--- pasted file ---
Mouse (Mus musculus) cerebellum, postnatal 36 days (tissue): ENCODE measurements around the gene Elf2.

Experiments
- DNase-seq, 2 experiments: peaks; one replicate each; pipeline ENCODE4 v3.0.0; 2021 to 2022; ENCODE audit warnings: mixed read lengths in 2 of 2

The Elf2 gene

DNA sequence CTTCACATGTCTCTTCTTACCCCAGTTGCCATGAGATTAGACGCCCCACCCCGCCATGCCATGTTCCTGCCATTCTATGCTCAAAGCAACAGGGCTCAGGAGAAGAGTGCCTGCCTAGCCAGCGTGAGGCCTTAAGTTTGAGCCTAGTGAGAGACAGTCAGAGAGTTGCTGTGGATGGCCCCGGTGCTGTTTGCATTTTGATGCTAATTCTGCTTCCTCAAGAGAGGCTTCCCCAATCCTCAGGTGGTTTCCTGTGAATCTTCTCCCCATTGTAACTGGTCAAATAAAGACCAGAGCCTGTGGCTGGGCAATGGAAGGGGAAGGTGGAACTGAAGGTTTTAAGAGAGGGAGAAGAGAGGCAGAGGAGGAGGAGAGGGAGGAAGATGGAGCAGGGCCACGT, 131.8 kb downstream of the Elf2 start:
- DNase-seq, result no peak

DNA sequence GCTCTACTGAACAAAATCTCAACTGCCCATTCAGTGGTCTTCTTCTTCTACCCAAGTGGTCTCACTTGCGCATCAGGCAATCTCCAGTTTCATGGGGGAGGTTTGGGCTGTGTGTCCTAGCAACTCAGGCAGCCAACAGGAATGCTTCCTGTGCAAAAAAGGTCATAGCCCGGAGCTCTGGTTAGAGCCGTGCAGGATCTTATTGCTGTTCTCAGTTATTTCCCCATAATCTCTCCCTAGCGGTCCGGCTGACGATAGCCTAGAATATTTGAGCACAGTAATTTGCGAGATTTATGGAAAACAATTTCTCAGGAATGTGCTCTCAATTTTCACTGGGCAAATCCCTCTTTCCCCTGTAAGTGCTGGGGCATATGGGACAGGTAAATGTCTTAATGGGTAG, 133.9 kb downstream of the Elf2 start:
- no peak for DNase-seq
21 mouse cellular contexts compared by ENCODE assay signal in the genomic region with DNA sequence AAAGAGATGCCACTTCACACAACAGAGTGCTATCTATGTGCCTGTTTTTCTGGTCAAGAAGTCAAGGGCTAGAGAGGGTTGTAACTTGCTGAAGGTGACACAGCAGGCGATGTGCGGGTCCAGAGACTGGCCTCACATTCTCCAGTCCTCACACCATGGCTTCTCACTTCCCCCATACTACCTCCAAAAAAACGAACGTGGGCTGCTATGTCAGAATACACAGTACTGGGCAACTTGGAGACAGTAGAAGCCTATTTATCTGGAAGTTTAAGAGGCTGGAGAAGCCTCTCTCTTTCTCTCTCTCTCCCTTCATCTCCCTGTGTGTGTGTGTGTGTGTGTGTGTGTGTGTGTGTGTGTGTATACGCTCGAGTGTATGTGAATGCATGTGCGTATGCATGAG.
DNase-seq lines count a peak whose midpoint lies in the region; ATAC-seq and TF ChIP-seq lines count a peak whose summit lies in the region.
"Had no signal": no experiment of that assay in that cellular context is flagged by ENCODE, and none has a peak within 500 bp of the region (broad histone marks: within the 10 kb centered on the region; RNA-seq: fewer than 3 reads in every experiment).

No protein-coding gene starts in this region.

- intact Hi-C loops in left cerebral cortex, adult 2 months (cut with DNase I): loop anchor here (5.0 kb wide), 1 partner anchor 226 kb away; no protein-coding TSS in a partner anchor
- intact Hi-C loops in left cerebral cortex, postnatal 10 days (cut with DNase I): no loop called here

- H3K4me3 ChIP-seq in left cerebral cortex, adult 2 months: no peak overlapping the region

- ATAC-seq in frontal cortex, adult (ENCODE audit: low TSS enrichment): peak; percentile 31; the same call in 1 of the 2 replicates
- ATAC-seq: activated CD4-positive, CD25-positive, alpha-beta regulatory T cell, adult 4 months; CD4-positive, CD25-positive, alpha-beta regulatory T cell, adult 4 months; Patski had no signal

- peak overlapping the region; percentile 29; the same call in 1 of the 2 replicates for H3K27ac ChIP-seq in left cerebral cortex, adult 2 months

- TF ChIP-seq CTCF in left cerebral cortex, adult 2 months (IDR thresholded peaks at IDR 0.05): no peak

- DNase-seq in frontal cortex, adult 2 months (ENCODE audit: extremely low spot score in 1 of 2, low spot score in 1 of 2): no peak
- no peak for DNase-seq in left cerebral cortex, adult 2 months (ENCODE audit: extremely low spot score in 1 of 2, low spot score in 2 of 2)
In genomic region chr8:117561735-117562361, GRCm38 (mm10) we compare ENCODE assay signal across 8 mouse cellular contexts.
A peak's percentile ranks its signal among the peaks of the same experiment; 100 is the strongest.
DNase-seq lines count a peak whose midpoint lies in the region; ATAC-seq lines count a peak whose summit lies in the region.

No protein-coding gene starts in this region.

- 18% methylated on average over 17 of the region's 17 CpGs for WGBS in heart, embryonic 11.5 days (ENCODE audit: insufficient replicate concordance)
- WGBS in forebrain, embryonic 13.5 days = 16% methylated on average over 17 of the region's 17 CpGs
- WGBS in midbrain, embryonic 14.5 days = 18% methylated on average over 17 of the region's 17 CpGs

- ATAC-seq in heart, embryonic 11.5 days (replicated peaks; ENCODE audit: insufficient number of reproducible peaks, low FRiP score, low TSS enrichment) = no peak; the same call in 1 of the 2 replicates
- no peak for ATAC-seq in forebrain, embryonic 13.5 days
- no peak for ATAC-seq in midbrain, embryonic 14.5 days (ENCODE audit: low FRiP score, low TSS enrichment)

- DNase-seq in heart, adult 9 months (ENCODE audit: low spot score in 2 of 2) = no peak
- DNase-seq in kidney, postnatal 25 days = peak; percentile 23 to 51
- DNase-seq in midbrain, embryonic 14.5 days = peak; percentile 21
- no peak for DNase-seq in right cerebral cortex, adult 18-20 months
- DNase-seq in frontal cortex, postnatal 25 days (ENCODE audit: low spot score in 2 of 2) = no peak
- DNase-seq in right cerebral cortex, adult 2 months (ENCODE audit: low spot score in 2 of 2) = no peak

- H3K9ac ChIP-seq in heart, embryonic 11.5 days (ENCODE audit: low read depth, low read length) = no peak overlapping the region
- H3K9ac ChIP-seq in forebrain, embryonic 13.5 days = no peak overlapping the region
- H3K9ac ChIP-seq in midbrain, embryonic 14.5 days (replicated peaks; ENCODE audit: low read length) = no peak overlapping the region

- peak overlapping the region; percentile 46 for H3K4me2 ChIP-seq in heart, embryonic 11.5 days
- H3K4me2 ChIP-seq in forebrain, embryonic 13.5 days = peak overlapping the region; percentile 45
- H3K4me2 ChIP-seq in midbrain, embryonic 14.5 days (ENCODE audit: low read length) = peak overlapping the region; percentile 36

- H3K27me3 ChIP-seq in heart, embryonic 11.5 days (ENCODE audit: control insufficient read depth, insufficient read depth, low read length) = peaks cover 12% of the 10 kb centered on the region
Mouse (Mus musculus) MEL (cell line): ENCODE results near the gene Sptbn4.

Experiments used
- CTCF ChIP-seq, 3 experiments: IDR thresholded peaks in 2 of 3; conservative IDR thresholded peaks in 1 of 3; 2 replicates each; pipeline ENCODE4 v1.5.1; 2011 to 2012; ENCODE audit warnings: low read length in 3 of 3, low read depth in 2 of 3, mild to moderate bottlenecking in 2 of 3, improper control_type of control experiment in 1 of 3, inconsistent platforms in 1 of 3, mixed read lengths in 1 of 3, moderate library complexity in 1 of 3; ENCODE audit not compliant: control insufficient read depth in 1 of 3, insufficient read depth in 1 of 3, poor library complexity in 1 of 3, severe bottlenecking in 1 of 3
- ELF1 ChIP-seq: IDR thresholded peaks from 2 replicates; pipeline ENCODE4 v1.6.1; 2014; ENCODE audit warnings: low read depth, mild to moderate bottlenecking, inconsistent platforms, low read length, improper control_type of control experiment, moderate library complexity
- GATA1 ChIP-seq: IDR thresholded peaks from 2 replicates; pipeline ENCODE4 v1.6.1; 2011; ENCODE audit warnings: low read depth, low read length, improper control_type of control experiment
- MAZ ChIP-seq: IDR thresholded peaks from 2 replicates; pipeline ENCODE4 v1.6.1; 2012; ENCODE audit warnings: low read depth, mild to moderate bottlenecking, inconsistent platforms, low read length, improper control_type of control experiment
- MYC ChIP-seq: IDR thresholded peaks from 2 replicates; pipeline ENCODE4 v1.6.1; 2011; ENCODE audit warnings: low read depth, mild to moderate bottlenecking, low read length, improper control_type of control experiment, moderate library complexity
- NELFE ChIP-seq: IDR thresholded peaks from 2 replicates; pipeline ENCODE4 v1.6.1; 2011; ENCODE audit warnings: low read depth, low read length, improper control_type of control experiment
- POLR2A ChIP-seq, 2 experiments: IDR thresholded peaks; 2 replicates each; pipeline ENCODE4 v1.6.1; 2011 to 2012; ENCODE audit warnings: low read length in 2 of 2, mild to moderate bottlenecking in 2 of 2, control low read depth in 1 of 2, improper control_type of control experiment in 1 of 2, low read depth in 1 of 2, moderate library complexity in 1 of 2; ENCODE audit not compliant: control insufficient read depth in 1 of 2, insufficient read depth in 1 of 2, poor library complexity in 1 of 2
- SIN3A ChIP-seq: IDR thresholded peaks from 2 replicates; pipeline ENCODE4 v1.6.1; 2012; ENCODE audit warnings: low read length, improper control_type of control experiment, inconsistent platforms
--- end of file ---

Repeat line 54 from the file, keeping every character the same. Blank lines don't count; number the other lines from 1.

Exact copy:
- SIN3A ChIP-seq: IDR thresholded peaks from 2 replicates; pipeline ENCODE4 v1.6.1; 2012; ENCODE audit warnings: low read length, improper control_type of control experiment, inconsistent platforms